By Graham Stinnett
Since Chuck Berry did the duck walk and Elvis swung his hips, Rock ‘n’ Roll became the sound of youth rebellion against codes of conduct in post-war America. As the radical 1960s waned and the troubled 1970s bore on, through economic downturn, military withdrawal from Vietnam, and political malaise, Rock ‘n’ Roll came to represent, for some, a tired, moneyed, and virtuosic expression that no longer possessed counter-cultural credibility. The discontented youth of the 1980s scraped its collective nails against the pearly white billboards of America. With intentional tonal simplicity, quickened riffs, and biting attitudes towards the normative, an aggressive genre of music became the banner charge against all limitations to personal expression.
Across the US and even here in the land of steady habits, hardcore punk rockers occupied venue spaces, spectators became performers, pools became skate parks, and Xerox machines became the printing press in this underground renaissance. Modes of production formerly held in the hands of publishers, record companies, and band agents were seized and stripped down with a do-it-yourself sneer. Actively expressing opinions through fanzines, forming bands, making clothes, collectivizing venues, spray painting, skateboarding and just scrapping by—these formed the tenants of the underground punk and hardcore scenes that thrived in Connecticut during the late 1970s into the ‘80s.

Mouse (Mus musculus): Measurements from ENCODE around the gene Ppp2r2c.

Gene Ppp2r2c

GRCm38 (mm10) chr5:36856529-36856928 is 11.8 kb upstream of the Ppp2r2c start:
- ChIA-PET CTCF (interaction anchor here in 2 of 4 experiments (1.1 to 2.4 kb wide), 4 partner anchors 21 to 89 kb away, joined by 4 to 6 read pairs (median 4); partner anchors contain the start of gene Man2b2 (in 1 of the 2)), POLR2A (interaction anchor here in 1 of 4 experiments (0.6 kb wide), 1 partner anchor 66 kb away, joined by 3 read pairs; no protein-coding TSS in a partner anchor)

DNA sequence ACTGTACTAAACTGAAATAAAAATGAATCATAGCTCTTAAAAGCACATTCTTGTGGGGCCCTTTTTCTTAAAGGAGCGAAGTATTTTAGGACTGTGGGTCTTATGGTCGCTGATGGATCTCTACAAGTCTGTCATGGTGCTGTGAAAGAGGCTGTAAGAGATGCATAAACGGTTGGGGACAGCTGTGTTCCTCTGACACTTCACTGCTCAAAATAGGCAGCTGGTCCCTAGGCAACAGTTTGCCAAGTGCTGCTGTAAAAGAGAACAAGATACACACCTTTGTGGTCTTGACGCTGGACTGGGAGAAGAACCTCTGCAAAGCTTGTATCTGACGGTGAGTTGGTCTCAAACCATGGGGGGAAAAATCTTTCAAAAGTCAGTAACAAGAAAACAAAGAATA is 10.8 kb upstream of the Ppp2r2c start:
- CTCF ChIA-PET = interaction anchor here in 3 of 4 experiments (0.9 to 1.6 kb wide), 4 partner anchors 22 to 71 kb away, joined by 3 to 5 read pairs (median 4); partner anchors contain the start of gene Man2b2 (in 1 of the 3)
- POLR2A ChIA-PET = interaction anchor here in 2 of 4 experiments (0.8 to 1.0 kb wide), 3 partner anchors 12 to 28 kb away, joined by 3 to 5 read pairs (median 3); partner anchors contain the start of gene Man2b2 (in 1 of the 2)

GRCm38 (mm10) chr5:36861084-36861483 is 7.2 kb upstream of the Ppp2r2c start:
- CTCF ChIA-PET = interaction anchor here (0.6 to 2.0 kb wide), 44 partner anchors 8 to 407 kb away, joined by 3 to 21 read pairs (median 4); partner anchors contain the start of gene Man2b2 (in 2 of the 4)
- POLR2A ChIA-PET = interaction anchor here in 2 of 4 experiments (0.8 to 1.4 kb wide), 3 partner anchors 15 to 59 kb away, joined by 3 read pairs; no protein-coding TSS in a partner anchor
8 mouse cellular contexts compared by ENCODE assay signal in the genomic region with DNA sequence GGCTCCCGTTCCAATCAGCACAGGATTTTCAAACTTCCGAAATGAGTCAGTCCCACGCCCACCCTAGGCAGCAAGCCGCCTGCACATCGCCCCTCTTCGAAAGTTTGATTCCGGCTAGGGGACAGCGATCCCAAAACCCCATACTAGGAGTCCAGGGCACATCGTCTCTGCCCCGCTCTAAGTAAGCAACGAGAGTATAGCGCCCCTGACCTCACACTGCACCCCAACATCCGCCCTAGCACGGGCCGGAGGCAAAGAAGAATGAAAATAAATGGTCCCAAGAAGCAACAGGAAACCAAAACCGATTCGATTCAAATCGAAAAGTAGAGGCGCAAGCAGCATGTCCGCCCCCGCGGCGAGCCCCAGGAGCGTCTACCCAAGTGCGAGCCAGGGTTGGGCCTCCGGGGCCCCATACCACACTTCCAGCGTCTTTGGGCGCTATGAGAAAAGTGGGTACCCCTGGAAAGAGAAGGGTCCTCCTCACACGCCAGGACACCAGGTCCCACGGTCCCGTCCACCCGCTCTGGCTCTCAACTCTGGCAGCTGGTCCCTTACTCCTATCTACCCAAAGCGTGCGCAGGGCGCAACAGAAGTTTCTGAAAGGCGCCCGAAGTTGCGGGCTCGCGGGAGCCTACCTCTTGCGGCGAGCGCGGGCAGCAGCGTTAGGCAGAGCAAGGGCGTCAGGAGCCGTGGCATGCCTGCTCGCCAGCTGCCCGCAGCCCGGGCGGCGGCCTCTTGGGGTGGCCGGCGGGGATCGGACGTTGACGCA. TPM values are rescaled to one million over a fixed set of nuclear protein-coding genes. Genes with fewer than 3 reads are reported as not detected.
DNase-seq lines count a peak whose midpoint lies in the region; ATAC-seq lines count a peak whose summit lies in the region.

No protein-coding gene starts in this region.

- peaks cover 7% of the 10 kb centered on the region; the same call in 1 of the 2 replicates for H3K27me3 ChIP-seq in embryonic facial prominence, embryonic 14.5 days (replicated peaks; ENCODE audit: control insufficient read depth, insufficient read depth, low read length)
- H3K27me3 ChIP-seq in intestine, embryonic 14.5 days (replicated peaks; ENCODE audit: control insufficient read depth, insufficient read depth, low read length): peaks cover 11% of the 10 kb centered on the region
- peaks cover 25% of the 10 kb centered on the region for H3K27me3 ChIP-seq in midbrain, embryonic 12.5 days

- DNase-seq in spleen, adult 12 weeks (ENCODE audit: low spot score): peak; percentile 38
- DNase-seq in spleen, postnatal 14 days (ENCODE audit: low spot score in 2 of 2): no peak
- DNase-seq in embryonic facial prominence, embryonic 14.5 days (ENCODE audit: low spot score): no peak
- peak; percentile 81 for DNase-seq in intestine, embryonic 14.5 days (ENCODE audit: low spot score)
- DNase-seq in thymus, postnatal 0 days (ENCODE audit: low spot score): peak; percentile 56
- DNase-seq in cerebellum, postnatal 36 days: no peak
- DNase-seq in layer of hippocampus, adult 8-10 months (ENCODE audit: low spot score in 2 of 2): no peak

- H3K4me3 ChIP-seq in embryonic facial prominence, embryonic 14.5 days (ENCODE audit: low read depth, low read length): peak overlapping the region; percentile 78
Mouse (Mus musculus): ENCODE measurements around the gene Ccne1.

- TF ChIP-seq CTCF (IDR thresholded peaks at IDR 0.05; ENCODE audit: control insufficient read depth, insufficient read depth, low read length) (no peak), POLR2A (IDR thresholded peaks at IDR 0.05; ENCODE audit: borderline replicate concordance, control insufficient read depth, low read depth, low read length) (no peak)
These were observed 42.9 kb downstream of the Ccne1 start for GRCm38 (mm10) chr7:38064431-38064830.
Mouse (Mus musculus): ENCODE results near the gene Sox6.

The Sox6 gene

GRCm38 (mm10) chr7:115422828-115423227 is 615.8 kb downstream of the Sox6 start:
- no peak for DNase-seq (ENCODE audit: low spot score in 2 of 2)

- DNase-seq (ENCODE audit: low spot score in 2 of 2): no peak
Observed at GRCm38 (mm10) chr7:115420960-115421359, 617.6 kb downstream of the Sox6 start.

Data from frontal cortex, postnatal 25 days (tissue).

UConn Collection Sheds Light on Youth Culture
From hand-drawn flyers and venue calendars, to fanzines, posters, and photographs, the Joe Snow Punk Rock Collection, which is held in the Archives & Special Collections at the Thomas J. Dodd Research Center, University of Connecticut Libraries, speaks to the DIY—do it yourself—spirit so essential to the hardcore punk ethic. In addition to buttons and other ephemera, the collection also preserves the music that galvanized fans. From home recordings to studio sessions, the media formats that area bands used to circulate their music included CDs and audio cassette tapes as well as vinyl LP (long-play) and 45-rpm records. The collection also includes documentation related to Incas Records, a West Haven-based recording label started by members of the band Lost Generation.
So, what can a collection like this tell us about Connecticut history? Seen within the larger context of radical social movements since the late 1960s, it provides an opportunity to examine and understand punk rock as more than a musical genre. With its sociological and economic overtones, this underground do-it-yourself youth culture marks a transition from one generation’s revolt, sparked in 1968, to a very different but no less vibrant social movement that took localized forms in response to the times in which a new generation came of age.
Graham Stinnett, Archivist of the Human Rights Collections at the Archives & Special Collections, Thomas J. Dodd Research Center, University of Connecticut Libraries, co-curated the exhibition Out of the Frame: Alternative Arts of the 1980s (March 3 to May 11, 2014), which features materials from The Joe Snow Punk Rock Collection.